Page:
Could this umpteenth clash be the way to shift problems that instead concern the internal situation of the two countries into Foreign Policies?

is there a possibility that the confrontation has become so endemic that it has become a stabilizing factor in the region, rather than the other way around? At the beginning of the writing, a quote from the former Armenian president Lev-Petrosian leads us to reflect: what is the reason why a possible resolution of the conflict is a priori discarded? Perhaps the main reason is to be found within the dynamics between the two countries, rather than outside, and in their political, social and economic dynamics, which seem to be the dominant factor in the outbreak of what have been micro-conflicts. occurred since ’96.

Maybe this “inverted view” can be taken as a starting point for new research on the subject. In the meantime, i will thank you all for reading these lines and those that preceded them, help me by letting me know what you think where you prefer.

That’s it for this time, see you next week.

The Tragedy of Nagorno-Karabakh – The Black Garden of Caucasus

“War and peace are not separate compartments. Peace depends on threats and force; often peace is the crystallisation of past force.”

(Geoffrey Blainey, The Causes of War, 1973)

I welcome you back once again,

In this part we will deal with what is properly called the Nagorno-Karabakh War, even if as we have seen, at this point the clashes between Armenia and Azerbaijan have been going on with more or less intensity for about 70 years. However, the dissolution of the Soviet Union will open a new chapter within the Caucasian scenario, differentiating this clash from those that occurred previously in the area.

First, the absence of the Soviet “gendarme” sparked the arms race in the region. From this point of view, Azerbaijan was in an advantageous position, since, in the defensive programs of the Soviet Union, the resistance to a possible attack by Turkey (a member of NATO) would be concentrated, while the Armenia was destined to be a “Combat Zone”: therefore the Azerbaijani military forces were more numerous, prepared, and supported by the aviation. In addition to this, the divisions sent to the Caucasus by the MVD (МВД, Министерство внутренних дел – the Ministry of Internal Affairs) were made up of poor conscripts from other regions of the Soviet Union, who quickly inaugurated a black market of all equipment in their possession, in order to be able to leave the Caucasus. Weapons also arrived in large quantities from abroad: Turkey, Israel, Arab countries and from members and organizations of the Armenian Diaspora, especially those in the United States.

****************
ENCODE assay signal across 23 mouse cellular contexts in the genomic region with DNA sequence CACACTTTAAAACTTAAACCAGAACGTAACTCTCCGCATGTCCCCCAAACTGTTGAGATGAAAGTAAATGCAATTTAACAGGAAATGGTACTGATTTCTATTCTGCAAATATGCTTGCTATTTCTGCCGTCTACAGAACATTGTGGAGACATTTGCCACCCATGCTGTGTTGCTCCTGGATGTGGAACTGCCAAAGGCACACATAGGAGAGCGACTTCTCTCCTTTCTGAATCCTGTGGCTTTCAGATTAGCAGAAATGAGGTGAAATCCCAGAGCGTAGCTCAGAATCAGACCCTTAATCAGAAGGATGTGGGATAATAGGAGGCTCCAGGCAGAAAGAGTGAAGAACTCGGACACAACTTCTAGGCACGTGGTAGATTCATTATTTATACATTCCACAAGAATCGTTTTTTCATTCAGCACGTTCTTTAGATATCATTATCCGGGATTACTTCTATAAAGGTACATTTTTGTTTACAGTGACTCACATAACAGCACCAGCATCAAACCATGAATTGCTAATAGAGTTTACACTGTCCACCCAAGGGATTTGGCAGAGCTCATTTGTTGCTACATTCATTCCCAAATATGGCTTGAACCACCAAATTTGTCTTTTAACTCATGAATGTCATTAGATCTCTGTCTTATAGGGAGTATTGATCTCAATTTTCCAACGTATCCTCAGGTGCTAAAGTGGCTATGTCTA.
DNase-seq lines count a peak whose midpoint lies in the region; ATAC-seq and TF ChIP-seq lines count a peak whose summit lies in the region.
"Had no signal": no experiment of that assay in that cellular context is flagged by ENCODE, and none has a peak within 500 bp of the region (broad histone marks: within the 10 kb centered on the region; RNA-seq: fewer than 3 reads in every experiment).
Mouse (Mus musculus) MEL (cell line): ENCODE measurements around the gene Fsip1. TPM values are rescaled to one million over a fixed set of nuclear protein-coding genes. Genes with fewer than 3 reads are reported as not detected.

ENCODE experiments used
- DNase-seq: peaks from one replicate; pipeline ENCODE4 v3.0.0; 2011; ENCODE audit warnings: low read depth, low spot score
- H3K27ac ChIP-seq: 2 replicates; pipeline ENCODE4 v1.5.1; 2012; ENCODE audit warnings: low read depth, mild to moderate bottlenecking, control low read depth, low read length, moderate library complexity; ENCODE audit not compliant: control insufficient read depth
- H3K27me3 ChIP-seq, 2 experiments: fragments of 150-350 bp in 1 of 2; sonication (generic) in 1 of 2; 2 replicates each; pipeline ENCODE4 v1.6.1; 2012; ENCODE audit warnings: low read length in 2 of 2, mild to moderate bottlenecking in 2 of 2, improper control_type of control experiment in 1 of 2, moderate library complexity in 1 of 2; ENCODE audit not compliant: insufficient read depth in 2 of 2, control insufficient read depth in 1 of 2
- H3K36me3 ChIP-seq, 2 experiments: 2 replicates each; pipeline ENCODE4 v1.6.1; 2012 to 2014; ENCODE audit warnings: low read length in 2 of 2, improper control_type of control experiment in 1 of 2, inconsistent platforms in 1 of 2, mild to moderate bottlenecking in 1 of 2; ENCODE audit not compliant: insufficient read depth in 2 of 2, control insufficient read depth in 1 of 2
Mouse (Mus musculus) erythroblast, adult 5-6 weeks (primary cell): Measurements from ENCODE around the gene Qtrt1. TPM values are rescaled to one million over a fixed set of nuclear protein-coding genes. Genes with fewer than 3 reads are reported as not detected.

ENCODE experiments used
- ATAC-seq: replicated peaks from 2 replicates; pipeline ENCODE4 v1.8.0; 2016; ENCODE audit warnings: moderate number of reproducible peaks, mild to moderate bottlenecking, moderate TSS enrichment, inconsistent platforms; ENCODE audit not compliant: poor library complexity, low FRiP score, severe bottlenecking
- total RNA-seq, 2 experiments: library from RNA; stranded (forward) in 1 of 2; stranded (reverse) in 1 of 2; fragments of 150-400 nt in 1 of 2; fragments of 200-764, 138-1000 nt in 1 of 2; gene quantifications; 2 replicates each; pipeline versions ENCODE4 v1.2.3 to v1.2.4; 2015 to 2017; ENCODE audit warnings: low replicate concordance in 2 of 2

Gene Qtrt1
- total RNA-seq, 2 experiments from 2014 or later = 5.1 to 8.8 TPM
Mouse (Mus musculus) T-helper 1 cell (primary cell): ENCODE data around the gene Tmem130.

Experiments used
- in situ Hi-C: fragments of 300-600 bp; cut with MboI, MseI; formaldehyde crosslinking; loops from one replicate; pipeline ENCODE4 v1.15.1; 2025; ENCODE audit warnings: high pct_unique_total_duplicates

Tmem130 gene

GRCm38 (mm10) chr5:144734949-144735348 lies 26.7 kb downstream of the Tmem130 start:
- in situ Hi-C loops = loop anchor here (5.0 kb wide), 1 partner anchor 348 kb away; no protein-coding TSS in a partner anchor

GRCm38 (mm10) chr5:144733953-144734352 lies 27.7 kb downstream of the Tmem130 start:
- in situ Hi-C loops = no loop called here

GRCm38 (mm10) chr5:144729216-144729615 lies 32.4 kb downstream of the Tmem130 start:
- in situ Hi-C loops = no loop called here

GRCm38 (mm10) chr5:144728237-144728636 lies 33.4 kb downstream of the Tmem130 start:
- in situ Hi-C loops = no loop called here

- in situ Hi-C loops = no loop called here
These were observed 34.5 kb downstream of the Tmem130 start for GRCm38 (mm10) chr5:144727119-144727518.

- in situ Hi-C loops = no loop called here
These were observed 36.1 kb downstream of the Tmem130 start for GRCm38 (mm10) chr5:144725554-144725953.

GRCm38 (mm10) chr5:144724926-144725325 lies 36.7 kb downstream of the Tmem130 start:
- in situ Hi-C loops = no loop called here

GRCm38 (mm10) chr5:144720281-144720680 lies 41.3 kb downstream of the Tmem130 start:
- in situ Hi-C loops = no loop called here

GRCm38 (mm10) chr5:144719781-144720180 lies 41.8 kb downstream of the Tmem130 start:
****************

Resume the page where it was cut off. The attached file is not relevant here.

The ranks of the two armies also began to swell, following the Operation “Ring”, volunteers and mercenaries lined up on one and the other front: in Armenia, in addition to the compulsory conscription, there were many volunteers who, inspired by the guerrillas of the Armenian-Azerbaijani war of the beginning of the century, they formed autonomous squads called jokats, even if unlike the fedayi these men were mostly interested in the looting and profit they could make by reselling what they stole on the black market. A great many women also joined the Nagorno Karabakh army, both as fighters and as auxiliaries. Anatoly Zinevich, a former Soviet general, remain in the region and served on the armenian side for five years, becaming the Chief of Staff of the Republic of Artsakh armed forces.

As mentioned earlier, the Azerbaijani army was slightly better organized, with 30,000 regulars in addition to around 10,000 paramilitaries from the OMON militias and several hundred volunteers from the Popular Front. They were joined by the ultra-nationalist Pan-Turkish groups of the Gray Wolves, commanded by Isgandar Hamidov, and many mercenaries paid with the income that Azerbaijan obtained from the exploitation of its gas fields in the Caspian Sea. The Azerbaijani military was also assisted by Afghan commander Gulbuddin Hekmatyar, at the time leader of the Mujahideen and future Prime Minister of his country.

On December 31, 1991, with the official dissolution of the URRS, nothing could prevent Armenia and Azerbaijan from engaging in a large-scale war.